Installing the SVN Code Repository to the NetSuite Eclipse IDE

This article is relevant if you are developing NetSuite SuiteScript and you want to use the Eclipse Integrated Development Environment (IDE) and also want to work with the Subversion (SVN) code management repository system.

Hooking up Subversion to the NetSuite Eclipse IDE

NetSuite has helped us all by developing a software module within the Eclipse IDE.  As of this writing, NetSuite has published version 1.1 of their add-in.  The internal NetSuite documentation does a good job helping you get oriented including how to download the software to your desktop.  While they made it easy, they assumed that the developer is not working within Eclipse already.  In an ideal world, NetSuite would have implemented their IDE software as an add-in that can be installed like most all other Eclipse modules.

If you are using the Subversion Code Repository management application, you will need to install more software.  Below are the key steps.

Add SVN to NetSuite’s Custom Eclipse Edition

  1. Go to to get basic instructions on how to install Subversion into the Eclipse IDE.
  2. Next, add the Subversive Repository to your Available Software Location:  Subversive Р
  3. Restart Eclipse when prompted.
  4. After restarting Eclipse, you will be prompted for the Subversion Connector Discovery.  Select the  SVN Kit 1.7.8 as it works on all platforms.
  5. Restart Eclipse when prompted.
  6. SVN should now be installed but it must be configured to see and work with it.

Configure Eclipse to use SVN for your NetSuite Development Work

  1. Customize your Eclipse Perspective by going to Window, Customer Perspective …
  2. First go to the Commands Group Availability tab and add SVN.  Then verify Toolbar Visibility by seeing that SVN is checked on.
  3. Save the Perspective over the “NetSuite” model so it will load automatically.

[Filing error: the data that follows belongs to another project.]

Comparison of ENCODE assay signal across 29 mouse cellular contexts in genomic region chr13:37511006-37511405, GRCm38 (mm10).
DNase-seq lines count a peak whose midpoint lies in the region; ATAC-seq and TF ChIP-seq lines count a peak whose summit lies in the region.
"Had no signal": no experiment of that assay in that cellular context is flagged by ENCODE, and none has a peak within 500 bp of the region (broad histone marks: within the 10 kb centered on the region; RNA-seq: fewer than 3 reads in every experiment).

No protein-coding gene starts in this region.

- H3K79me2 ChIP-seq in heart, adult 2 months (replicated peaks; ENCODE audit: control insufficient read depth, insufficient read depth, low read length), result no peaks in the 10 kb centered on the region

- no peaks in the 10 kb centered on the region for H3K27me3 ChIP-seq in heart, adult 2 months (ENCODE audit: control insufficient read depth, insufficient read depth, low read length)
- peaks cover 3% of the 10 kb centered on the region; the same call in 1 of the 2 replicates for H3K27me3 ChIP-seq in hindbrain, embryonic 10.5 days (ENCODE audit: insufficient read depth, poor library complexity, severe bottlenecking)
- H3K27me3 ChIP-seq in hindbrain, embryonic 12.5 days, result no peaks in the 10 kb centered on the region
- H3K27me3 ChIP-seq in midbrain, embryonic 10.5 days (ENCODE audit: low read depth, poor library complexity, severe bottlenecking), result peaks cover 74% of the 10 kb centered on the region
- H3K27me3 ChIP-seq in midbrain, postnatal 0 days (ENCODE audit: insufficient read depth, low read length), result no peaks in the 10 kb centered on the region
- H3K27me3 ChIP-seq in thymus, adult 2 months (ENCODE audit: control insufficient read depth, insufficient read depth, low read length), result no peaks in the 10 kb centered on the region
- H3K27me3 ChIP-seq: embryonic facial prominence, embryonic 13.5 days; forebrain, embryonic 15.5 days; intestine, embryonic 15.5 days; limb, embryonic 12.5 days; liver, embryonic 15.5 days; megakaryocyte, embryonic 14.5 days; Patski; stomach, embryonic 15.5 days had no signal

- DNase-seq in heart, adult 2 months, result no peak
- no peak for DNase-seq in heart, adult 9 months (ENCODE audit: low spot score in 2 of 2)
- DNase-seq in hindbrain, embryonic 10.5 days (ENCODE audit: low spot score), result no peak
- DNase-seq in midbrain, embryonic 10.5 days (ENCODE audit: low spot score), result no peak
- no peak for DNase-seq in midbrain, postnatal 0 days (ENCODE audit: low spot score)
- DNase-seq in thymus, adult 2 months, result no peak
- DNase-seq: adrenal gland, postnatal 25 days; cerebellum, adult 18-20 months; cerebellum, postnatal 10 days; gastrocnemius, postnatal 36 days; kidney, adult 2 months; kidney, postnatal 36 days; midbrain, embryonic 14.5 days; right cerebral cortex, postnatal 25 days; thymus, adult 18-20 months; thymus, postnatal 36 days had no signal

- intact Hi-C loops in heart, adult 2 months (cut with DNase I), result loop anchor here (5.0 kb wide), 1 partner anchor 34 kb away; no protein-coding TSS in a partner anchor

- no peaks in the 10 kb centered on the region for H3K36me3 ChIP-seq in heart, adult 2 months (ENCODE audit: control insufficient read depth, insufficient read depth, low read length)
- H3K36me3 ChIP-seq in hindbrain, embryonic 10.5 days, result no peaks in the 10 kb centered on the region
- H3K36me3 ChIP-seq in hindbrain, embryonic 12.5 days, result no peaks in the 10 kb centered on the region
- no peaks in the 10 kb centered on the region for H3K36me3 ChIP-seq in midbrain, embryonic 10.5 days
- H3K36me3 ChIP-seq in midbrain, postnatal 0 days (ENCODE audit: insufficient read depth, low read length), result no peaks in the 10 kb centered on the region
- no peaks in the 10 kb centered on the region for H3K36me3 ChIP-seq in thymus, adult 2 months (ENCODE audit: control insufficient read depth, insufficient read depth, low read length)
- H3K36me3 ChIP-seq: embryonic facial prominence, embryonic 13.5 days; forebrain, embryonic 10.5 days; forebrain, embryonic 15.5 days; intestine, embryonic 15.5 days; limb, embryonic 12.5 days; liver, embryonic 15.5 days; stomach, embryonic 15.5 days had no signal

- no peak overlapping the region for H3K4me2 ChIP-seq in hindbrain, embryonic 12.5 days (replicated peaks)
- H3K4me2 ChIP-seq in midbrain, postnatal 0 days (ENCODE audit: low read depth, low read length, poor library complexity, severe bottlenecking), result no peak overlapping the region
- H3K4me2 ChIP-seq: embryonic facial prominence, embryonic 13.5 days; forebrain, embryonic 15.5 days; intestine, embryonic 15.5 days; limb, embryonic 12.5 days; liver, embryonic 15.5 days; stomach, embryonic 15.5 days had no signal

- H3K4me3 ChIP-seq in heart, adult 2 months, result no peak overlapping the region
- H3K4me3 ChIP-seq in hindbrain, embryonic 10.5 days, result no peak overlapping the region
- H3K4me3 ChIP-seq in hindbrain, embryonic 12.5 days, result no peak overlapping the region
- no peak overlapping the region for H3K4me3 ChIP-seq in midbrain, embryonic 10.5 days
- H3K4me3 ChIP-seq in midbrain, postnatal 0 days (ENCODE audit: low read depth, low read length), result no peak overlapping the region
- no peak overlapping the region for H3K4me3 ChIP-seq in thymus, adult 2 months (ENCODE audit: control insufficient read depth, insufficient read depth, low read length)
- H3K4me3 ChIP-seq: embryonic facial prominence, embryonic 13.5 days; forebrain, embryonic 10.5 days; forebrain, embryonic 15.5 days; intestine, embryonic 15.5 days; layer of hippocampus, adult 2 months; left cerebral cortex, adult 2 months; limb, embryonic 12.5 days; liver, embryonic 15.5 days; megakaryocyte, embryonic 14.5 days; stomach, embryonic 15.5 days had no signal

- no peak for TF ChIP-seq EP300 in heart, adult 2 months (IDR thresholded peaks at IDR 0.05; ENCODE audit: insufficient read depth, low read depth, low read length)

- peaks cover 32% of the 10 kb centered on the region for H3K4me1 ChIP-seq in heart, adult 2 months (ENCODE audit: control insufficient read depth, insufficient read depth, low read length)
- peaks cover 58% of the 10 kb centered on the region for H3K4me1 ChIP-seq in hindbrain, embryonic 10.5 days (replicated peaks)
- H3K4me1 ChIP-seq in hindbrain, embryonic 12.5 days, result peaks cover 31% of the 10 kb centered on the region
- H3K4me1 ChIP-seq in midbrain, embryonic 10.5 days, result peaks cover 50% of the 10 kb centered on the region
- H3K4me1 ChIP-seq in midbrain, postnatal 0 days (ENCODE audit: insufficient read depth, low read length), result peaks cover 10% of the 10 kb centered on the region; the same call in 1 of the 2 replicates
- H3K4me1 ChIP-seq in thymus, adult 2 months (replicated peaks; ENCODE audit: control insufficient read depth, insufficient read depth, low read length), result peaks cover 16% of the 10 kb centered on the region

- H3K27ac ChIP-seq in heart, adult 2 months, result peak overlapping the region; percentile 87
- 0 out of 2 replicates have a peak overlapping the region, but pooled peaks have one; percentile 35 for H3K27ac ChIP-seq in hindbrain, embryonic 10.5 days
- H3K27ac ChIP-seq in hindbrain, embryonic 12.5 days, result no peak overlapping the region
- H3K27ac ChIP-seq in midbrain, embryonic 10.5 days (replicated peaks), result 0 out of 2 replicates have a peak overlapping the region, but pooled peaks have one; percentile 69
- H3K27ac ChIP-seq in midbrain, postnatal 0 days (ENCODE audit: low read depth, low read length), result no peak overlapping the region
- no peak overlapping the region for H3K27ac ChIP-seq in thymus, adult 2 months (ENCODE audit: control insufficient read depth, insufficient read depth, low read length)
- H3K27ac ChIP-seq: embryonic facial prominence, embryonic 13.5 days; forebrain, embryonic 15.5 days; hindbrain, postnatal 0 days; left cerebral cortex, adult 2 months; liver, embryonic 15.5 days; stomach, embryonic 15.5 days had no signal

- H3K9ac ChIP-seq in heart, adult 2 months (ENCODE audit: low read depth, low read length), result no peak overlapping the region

4. Once you have a SuiteScript project created, you then can hook it up to SVN. ¬†Use the SVN “Share Projects Wizard” feature available on the SVN menu.
  5. It’s important to confirm your SVN hook points against your NetSuite project to make sure it doesn’t shift around the location of your code relative to where the IDE will store scripts in the NetSuite environment.
  6. Confirm you are correctly setup by uploading a script to NetSuite and verifying that file landed in the intended location.

Below are some dialog boxes to help you with the installation.

Tip for a Generic Eclipse Configuration

Thanks to David Smith on LinkedIn, he offered that there is another way to get Eclipse working with NetSuite. ¬†While I haven’t tried this technique, if you are using a generic Eclipse IDE, you can install the NetSuite plug-in as follows:

1. Open Help > Install New Software…
2. Click Add‚Ķ, set Name to ‚ÄúSuiteCloud IDE‚ÄĚ and set Location to¬†; click OK.
3. Once the list of plugins populates, select the SuiteCloud node and click Finish.

Get Some Help

If you are seeking help to enhance your NetSuite system, contact us.  We are NetSuite innovation experts and can help you quickly automate tasks and extend functionality to meet your demanding business requirements.

Installation Screen Shots

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Marty Zigman